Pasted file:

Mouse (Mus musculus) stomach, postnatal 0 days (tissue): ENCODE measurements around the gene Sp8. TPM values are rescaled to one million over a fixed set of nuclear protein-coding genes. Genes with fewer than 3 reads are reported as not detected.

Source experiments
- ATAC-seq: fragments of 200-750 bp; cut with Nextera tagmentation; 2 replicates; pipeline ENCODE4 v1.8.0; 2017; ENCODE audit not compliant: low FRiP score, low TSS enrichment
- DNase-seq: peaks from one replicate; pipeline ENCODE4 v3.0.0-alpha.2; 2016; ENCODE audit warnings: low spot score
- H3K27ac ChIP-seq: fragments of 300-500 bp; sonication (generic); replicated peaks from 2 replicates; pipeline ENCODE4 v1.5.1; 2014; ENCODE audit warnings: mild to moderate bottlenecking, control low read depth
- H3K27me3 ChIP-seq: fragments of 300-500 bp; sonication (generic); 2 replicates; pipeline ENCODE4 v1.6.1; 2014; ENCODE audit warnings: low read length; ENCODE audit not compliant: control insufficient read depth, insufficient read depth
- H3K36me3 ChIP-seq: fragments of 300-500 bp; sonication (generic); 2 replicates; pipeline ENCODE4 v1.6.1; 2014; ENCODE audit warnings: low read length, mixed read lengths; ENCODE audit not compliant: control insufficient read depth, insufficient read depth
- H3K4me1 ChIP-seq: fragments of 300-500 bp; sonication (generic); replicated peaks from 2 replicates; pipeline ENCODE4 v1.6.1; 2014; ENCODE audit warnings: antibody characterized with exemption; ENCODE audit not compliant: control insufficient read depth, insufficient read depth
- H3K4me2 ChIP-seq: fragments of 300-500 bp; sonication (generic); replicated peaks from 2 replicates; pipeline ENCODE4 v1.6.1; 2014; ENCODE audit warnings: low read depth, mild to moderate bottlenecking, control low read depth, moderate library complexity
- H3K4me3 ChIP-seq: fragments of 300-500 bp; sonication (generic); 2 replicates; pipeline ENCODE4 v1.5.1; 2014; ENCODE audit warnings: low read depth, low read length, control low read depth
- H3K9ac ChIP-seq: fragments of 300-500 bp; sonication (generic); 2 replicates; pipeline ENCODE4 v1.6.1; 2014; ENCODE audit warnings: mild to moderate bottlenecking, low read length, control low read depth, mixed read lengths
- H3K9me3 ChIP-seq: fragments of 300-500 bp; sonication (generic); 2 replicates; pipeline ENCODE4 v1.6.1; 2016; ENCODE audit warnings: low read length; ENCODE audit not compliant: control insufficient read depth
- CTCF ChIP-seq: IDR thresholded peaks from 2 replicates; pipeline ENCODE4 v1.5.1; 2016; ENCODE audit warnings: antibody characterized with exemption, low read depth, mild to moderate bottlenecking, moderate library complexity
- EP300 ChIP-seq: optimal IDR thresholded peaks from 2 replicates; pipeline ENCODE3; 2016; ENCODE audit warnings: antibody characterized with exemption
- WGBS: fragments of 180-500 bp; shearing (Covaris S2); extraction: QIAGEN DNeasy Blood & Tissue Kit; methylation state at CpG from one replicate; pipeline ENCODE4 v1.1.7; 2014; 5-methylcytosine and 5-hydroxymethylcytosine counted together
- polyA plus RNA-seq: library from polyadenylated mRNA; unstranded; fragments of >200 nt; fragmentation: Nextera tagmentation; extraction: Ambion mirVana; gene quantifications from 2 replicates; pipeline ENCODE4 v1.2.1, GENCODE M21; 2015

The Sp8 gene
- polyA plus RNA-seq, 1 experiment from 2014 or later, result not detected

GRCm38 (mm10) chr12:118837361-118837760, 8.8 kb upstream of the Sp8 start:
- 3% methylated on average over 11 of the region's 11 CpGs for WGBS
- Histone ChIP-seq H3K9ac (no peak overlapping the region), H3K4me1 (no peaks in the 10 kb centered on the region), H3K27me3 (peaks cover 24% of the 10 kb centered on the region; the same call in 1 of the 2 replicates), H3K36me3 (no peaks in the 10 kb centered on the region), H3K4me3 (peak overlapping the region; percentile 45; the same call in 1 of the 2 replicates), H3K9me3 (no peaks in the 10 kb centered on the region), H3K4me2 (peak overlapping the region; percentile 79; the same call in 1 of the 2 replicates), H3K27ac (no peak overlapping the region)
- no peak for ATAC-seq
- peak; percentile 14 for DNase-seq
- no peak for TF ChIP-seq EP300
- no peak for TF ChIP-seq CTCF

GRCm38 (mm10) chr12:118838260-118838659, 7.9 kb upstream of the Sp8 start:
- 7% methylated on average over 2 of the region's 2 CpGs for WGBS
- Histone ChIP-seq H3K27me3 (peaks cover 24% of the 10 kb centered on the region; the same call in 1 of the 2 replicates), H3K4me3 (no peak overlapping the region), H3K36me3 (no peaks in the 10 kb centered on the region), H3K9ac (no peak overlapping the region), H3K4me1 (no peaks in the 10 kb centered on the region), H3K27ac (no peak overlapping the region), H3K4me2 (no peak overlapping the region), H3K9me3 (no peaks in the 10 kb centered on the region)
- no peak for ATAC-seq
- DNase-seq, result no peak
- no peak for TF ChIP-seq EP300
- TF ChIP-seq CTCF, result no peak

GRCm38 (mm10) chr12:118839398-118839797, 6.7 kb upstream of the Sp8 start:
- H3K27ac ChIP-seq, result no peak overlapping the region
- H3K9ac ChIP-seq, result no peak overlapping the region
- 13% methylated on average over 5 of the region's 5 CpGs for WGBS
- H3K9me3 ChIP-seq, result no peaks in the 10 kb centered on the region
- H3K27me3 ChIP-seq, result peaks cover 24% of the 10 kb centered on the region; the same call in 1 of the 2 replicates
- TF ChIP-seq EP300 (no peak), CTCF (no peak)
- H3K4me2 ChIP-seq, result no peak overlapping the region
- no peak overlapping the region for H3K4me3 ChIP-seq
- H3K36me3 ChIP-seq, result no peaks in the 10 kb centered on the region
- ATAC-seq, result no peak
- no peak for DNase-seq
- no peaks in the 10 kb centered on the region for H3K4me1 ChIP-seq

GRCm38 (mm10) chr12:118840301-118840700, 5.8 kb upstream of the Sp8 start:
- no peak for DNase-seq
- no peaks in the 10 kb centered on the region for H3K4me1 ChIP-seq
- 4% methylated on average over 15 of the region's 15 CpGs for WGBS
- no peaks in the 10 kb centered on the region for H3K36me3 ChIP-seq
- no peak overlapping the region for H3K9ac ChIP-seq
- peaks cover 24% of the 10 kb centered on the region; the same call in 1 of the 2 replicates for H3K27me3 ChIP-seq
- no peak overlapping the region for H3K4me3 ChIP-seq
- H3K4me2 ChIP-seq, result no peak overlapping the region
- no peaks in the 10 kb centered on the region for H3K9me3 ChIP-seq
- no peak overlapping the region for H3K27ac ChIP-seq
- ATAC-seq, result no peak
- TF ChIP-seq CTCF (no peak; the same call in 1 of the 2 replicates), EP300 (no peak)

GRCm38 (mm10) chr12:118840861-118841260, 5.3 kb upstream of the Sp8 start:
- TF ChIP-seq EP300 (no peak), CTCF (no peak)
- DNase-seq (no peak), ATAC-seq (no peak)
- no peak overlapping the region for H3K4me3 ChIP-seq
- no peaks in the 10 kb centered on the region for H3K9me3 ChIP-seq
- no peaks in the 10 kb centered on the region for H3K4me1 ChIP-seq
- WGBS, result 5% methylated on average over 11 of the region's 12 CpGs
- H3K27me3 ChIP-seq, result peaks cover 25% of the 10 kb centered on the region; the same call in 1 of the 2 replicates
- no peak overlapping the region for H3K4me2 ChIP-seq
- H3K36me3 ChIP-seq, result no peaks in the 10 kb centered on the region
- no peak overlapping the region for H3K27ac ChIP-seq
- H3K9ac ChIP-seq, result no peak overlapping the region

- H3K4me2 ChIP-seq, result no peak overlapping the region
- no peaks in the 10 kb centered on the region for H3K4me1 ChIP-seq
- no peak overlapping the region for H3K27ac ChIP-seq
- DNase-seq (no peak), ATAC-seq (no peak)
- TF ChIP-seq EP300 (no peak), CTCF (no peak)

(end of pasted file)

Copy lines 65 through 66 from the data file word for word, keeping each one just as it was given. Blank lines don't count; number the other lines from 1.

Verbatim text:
- WGBS, result 5% methylated on average over 11 of the region's 12 CpGs
- H3K27me3 ChIP-seq, result peaks cover 25% of the 10 kb centered on the region; the same call in 1 of the 2 replicates